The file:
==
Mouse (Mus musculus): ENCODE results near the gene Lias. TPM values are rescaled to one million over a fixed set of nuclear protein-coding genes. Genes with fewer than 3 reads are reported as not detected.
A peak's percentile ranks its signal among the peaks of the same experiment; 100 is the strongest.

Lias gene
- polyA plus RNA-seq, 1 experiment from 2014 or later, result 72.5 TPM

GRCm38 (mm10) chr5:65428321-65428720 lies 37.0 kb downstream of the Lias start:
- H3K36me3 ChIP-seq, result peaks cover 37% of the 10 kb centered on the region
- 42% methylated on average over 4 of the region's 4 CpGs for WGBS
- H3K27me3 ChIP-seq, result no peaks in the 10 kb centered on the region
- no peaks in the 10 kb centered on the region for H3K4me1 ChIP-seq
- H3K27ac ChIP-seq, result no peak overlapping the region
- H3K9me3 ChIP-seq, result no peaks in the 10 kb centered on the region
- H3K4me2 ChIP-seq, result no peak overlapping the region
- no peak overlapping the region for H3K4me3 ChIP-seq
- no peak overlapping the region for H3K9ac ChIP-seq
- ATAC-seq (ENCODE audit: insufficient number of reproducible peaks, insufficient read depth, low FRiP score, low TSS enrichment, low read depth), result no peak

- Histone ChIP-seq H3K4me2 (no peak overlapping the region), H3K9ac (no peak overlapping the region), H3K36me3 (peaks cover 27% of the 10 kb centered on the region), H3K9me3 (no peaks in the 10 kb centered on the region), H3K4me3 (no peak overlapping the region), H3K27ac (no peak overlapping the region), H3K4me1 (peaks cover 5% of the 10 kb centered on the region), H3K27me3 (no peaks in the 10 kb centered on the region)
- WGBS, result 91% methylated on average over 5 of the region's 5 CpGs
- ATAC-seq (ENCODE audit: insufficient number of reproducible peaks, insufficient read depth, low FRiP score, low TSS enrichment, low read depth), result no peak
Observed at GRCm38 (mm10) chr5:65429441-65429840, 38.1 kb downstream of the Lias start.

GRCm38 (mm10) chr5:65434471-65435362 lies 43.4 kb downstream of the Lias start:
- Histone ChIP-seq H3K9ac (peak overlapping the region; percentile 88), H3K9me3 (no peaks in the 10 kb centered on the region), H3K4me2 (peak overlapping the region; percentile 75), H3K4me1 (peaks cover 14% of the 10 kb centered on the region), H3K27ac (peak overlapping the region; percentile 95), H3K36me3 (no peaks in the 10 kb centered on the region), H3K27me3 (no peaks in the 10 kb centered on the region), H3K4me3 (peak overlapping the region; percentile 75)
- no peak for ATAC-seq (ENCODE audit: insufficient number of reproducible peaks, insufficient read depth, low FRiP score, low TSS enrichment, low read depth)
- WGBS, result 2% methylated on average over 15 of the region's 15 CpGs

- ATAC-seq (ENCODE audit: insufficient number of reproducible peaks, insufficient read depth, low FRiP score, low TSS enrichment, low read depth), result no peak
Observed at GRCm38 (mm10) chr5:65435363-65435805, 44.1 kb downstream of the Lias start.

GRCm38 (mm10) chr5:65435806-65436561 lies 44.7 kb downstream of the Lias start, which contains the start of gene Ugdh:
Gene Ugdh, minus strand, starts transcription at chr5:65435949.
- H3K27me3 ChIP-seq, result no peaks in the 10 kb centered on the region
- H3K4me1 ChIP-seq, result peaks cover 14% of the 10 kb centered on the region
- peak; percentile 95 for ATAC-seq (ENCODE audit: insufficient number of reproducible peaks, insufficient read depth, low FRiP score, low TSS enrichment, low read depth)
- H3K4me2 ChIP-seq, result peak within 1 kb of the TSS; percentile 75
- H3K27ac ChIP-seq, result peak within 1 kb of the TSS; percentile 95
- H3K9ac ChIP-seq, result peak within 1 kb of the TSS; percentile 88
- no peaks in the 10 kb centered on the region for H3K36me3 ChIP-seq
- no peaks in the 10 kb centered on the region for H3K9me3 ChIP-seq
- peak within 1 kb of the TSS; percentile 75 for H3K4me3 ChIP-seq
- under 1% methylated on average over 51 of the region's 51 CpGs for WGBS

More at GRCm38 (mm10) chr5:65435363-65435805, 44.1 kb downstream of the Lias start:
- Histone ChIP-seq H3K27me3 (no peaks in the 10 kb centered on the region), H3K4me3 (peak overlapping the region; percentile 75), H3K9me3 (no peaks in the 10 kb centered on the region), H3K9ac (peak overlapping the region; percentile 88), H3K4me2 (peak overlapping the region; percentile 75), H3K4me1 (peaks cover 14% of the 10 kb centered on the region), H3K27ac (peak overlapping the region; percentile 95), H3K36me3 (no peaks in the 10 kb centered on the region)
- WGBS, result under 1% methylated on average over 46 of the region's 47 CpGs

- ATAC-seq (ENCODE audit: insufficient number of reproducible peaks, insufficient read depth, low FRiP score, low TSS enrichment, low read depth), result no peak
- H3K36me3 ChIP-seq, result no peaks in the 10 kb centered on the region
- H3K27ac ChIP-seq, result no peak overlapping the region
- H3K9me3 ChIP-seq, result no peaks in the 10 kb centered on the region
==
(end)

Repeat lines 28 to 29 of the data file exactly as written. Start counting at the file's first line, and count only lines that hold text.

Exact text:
- H3K27me3 ChIP-seq, result no peaks in the 10 kb centered on the region
- H3K4me1 ChIP-seq, result peaks cover 14% of the 10 kb centered on the region